Set ‘someplace in the glum north o’the warld’, The Red Chair is a tale of extremes, exploring themes of gluttony and patriarchy. The performance is told from the perspective of three central characters and focuses on their dysfunctional relationship – a cursed Man who grows into a red velvet chair and is unable to stop eating, his poor wife Andrula who cooks all of his meals and their ‘inveesible child’, isolated in her room. Sarah Cameron’s captivating solo performance balances between a twisted fairytale and dark reality.

The mythical tale is told in a rich Scottish dialect. Although somewhat strange and unfamiliar to begin with, its poetic, almost musical qualities become an integral part of the performance and its pace. At times disturbing in subject matter, the haunting narrative is intertwined with moments of humour and wit, which are well received by the audience. The dramatic tension is enhanced throughout by the music, composed by Paul Clark. The combination of bagpipes and string quartet flows effortlessly with the rhythmic monologue. This suggests a romantic celebration of Scotland and storytelling traditions, reflecting Dundee-born Cameron’s upbringing.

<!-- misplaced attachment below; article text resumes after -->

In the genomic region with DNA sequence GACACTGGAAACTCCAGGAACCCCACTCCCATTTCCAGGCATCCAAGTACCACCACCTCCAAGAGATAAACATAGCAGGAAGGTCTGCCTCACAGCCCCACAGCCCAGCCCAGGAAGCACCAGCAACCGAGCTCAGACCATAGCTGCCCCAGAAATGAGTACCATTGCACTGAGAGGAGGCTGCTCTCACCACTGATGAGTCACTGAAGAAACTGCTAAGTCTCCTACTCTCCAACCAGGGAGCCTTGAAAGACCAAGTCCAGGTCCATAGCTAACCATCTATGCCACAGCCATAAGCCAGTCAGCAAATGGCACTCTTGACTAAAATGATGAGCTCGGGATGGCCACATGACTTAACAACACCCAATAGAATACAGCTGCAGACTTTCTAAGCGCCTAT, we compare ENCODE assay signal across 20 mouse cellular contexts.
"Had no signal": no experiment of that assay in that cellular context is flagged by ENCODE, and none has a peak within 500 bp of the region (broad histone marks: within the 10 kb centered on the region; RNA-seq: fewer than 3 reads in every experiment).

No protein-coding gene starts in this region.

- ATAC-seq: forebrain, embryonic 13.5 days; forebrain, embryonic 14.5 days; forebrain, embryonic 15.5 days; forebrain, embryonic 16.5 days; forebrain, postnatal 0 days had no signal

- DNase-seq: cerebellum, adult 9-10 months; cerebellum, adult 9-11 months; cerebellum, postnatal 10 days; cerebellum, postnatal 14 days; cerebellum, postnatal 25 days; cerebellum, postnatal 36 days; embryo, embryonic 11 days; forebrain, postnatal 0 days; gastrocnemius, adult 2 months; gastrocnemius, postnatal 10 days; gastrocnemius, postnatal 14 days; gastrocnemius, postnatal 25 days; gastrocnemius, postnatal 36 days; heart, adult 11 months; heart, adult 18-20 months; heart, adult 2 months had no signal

Cameron’s performance is truly mesmerizing, as she transports the audience into a surreal dystopia in this innovative piece of modern theatre. Based on Cameron’s original book, The Red Chair evokes rich, powerful imagery through both the narrative and physical performance, directed by Suzy Willson. Cameron’s fine art background is visible in her vivid, hyper-descriptive narrative, giving a beautifully artistic dimension to the performance. The extremeness of language is particularly present surrounding the themes of food and feasting, which are associated simultaneously with pleasure and an obsession that inevitably leads to destruction.

The minimal set and props, just a wooden chair and a large chalk circle on the floor, make for an intimate and immersive performance. The blurring of the boundaries between the performance and audience is reinforced by the edible treats and whisky handed out at three intervals during the show, adding a sensory aspect and providing ‘tastes of the land’. These are the only moments Cameron breaks away from her flawless 100-minute monologue. The audience is made to feel part of the imaginative tale and invested in the outcome of events.